NB: experimental versions of Kubeflow don't require a GITHUB TOKEN. Once tested, these instructions will be updated and this step will be removed

You'll need to generate a github token. You can do this on github

  • You only need to grant access to public repositories (eg public_repo checkbox)

3.0 Install Tools

3.1 Install Microk8s and Kubeflow install tools

The following commands are idempotent - they only install things if they are missing. At the end, you'll have a Kubeflow that you can log into. The last command will print the port number of the JupyterHub notebook. Combine that with the IP address of your ubuntu machine (eg the external IP address of a GCP VM instance)

:~$ export GITHUB_TOKEN=<your token>
:~$ ./scripts_download.sh
:~$ ./scripts_run.sh

You should see the Jupyter port number at the end: jupyter port

NB: If you run into errors, run the cleanup script and try again:

:~$ ./cleanup_k8s.sh

3.2 [Optional] Allow access to the kubernetes dashboard

:~$ ./expose-dashboard.sh

Running this script on the server will do the following:

  1. Run kubectl proxy
  2. Add an RBAC account and cluster role binding for access
  3. Print the token for that relationship (to be used in the UI)
  4. Print the URL to use.

3.0 Exit the VM

At this point, there is nothing more that you need to do directly on the server. Time to exit the VM.

:~$ exit

4. Create a JupyterHub server based on Kaggle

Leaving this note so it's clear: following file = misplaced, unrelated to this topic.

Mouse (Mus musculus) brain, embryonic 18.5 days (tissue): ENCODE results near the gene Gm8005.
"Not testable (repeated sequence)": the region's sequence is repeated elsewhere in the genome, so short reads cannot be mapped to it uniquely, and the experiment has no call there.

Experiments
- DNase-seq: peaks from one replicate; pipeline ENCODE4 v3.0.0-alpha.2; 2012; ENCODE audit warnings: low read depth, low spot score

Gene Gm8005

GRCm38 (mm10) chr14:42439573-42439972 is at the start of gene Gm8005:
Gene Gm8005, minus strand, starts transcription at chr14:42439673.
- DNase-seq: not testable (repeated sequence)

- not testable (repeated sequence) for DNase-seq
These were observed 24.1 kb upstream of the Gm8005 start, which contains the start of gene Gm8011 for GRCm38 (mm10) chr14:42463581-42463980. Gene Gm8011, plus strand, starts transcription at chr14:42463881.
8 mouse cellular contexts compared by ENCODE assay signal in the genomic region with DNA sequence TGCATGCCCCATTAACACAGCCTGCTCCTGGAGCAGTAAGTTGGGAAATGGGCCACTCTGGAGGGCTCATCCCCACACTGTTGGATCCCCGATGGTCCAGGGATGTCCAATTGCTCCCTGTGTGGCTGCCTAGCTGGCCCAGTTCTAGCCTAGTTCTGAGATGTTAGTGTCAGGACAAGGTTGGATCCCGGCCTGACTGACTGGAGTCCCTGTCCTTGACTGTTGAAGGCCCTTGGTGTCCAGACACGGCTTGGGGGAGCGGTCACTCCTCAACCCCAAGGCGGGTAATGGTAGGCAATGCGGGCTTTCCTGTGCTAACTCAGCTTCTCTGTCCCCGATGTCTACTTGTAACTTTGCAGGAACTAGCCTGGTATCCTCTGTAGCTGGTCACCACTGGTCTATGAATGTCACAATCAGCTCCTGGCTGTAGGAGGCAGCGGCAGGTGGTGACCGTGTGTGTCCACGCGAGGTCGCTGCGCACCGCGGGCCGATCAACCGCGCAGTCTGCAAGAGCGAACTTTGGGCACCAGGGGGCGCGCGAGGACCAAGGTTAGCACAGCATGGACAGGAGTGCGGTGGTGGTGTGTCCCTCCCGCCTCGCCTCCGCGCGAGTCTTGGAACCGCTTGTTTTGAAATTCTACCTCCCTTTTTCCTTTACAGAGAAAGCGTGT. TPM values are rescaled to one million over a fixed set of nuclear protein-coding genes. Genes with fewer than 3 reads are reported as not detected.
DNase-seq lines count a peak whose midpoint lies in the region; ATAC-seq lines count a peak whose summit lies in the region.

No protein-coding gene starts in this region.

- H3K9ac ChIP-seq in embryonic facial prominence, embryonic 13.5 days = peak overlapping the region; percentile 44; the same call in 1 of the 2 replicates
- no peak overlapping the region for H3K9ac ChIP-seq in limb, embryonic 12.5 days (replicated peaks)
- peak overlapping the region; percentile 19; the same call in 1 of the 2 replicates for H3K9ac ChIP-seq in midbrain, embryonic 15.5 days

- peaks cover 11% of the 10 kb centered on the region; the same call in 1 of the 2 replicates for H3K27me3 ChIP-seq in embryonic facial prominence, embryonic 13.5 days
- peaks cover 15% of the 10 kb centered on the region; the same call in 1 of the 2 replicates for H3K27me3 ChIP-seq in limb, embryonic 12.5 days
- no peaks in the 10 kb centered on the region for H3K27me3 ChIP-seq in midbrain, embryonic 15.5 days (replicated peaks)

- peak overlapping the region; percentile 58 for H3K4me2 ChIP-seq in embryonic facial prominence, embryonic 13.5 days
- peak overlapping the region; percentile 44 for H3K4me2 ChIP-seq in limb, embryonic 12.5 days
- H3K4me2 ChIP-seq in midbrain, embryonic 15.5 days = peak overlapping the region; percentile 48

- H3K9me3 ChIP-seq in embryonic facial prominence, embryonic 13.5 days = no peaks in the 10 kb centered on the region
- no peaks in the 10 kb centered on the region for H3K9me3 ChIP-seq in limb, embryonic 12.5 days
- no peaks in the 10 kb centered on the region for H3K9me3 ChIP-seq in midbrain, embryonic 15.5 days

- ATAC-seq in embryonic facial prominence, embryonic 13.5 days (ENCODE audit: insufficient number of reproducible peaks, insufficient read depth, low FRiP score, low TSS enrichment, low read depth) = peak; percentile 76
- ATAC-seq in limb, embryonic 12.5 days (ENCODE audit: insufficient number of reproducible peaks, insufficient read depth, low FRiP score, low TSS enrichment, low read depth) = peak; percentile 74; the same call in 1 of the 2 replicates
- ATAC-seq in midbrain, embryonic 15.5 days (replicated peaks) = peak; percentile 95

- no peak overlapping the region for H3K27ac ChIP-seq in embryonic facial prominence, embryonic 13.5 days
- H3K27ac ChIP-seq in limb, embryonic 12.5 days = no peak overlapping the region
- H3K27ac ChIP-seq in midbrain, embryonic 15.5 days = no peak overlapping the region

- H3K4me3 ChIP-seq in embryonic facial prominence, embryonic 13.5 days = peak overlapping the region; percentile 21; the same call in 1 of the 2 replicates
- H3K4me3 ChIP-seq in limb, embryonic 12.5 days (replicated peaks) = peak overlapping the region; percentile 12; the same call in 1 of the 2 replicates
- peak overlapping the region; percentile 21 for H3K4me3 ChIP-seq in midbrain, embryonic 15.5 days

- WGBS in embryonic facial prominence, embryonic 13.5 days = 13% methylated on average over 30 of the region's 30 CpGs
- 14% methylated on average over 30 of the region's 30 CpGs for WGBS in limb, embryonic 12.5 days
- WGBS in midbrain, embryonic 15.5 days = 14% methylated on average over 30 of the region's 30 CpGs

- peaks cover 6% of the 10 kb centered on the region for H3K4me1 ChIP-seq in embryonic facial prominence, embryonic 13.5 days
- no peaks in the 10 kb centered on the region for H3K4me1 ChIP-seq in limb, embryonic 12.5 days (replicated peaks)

NB: This step can take several minutes. If running in a public cloud, this can take around 10 minutes. If running locally, the time will be based on your network speed and latency.

4.1. Enter the JupyterHub URL in the browser

  1. If running a VM, go back to your laptop and run:

vm address

  1. Use the EXTERNAL_IP address in your browser, combined with the PORT address from the ./scripts_run.sh command.

browser url

  1. You should then see this screen. Press Start My Server. browser url

4.2. Launch Jupyter Server

This next part will take around 10 minutes when running in a public cloud. Locally it could take much longer. The reason is that the kaggle image is around 21GB. In other words, you are downloading 21GB of data.

This is what the screen should look like after you enter these values:

  • kaggle image: gcr.io/kubeflow-images-public/kaggle-notebook:v20180713
  • CPU: 4.0
  • MEM: 10Gi

The screen:

browser url

5. Signup to Kaggle

5.1. Kaggle

  • You need to join kaggle and download an API token.

kaggle account

kaggle token

5.2. Join Kaggle Competition

kaggle competition

6. Install Kaggle in the Jupyter Terminal

6.1 Create a new Terminal in Jupyter

6.1.1. Top level Menu

Jupyter lets you create a terminal, ie a shell, which allows you to run commands.

jupyter terminal